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Consumers Still Hurting Despite Loan and Card Reforms

It is still possible to get credit today even if you’re in a terrible financial mess. However, be prepared to shoulder the cost of it. Despite sweeping reforms in the credit card law that are designed to stop banks from plunging borrowers deeper in debt, banks are still lending with devastating terms.

Consider the interest rate charged on some subprime credit cards: 59.9 percent. This is unfair and unrealistic whichever way you look at it. There are also an array of cards and loans available from prepaid cards to payday loans, which comes with a very high rate.

Bank’s Point of View

Financial institutions reason that the high interest rates and fees they charge are prerequisites of the business. This is because they are taking the risk that borrowers will default on the loan. They reason out that putting a cap on their interest rate will put them out of business. And even put consumers who need money most with no recourse than to rely on public services.

Nevertheless, President Obama and advocacy groups want better consumer protection. The President is pushing for a consumer protection agency that will oversee how financial products are handled. Right now though, its future is uncertain and negotiations are still underway for a more sweeping reform.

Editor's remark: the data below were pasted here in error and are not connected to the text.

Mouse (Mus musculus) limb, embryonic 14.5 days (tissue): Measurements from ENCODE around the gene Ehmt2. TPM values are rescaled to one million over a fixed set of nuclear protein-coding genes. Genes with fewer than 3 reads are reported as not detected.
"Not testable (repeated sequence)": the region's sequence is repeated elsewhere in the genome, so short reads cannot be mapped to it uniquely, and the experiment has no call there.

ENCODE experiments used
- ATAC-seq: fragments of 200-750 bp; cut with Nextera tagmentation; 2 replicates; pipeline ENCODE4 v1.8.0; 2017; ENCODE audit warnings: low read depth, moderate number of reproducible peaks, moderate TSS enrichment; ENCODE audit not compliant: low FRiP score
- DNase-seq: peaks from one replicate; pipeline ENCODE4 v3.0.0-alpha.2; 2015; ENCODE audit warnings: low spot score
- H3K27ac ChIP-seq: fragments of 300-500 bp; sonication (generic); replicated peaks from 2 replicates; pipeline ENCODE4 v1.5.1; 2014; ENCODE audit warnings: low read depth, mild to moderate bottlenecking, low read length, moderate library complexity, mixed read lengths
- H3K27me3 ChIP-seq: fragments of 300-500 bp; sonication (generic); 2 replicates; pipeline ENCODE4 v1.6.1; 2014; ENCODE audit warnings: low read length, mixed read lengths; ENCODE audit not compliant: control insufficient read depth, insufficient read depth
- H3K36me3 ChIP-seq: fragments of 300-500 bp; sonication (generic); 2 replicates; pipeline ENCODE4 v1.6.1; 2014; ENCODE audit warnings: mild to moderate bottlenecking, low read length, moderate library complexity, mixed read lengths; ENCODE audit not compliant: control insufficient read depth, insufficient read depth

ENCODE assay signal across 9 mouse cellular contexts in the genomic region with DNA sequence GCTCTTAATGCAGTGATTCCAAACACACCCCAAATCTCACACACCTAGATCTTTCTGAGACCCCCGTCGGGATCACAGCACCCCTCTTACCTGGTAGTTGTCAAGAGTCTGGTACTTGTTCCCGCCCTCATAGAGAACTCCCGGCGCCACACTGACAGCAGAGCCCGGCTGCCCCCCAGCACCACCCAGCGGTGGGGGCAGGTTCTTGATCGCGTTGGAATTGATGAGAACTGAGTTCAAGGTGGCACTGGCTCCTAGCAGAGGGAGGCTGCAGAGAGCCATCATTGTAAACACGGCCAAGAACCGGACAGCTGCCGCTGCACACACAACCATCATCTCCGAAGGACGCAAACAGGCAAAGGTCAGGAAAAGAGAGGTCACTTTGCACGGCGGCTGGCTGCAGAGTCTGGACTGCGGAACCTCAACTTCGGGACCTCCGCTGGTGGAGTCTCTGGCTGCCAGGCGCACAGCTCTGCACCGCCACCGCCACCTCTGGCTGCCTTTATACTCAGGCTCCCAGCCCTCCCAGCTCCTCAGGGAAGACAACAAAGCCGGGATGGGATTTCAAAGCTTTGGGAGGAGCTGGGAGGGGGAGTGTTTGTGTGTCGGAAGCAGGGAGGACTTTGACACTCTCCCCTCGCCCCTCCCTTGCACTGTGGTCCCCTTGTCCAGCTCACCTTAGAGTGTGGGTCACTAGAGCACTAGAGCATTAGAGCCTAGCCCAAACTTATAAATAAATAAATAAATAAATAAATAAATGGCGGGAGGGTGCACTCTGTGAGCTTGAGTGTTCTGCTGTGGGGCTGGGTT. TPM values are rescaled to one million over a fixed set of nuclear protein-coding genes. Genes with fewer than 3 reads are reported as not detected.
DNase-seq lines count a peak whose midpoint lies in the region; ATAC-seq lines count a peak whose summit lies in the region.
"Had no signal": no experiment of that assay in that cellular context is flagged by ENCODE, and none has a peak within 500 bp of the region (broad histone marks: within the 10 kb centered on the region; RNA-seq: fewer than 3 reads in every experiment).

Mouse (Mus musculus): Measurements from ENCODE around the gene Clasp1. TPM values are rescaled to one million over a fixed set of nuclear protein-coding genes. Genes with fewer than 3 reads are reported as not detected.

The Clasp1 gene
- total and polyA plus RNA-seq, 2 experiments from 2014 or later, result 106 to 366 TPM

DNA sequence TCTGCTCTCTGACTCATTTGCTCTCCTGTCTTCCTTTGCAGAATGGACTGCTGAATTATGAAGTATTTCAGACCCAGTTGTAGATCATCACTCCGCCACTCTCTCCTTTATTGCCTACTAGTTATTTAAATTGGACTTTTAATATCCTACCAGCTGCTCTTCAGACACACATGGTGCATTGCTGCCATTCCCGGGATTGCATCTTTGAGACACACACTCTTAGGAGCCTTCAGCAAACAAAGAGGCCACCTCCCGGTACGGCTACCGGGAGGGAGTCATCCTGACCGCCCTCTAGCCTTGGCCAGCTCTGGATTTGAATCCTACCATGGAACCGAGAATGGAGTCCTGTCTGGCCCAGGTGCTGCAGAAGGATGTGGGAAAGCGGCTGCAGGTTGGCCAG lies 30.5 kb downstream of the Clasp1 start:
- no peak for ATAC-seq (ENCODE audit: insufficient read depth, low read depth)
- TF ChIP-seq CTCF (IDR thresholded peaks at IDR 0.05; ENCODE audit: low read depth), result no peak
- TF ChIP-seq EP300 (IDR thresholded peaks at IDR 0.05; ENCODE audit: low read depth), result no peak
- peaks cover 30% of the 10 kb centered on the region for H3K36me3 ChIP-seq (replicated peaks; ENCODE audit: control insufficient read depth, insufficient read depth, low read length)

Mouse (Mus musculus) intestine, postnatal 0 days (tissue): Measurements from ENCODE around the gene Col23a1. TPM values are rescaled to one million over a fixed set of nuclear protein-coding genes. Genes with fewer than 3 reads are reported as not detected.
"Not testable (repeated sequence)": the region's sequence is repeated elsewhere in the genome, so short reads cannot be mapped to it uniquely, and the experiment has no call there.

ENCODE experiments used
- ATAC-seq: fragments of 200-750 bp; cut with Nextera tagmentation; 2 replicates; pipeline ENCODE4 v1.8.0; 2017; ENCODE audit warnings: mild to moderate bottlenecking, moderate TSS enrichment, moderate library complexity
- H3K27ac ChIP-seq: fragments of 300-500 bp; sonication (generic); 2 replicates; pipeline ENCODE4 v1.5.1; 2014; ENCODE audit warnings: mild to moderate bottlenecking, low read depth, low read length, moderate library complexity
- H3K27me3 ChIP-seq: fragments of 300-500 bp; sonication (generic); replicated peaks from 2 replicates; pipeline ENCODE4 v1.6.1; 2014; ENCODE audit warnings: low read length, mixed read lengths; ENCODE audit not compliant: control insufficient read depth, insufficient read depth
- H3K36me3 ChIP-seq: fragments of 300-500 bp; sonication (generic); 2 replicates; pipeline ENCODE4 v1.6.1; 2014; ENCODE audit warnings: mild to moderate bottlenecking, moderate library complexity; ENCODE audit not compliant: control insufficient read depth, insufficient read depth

Worse Options?

Kathleen Day from the Center of Responsible Lending said that, “It’s in nobody’s interest to lend people money they can’t afford to repay.” That’s probably why about a quarter of households are not associated with any bank. Even if they are, many rely on alternative services such as payday loans, prepaid cards, or subprime credit cards.

As opposed to McDonald’s 14,000 branches, there are about 22,000 payday loan branches around the United States. This presence highlights the fact that many consumers are in a pinch. Around 19 million people took advantage of their services last year because it is a quick way to get cash. Basically, you just need to give the lender a postdated check of the loan amount plus the fee. Payday lenders usually ask for $15 or more for $100 borrowed.

On the surface, it is easy to understand the fee. But when you look closely, the average fee on the $100 loan translates to an interest of 391 percent in an annualized rate. While some states have banned payday lending, others worry that this may choke off an important source of money for cash-strapped individuals.

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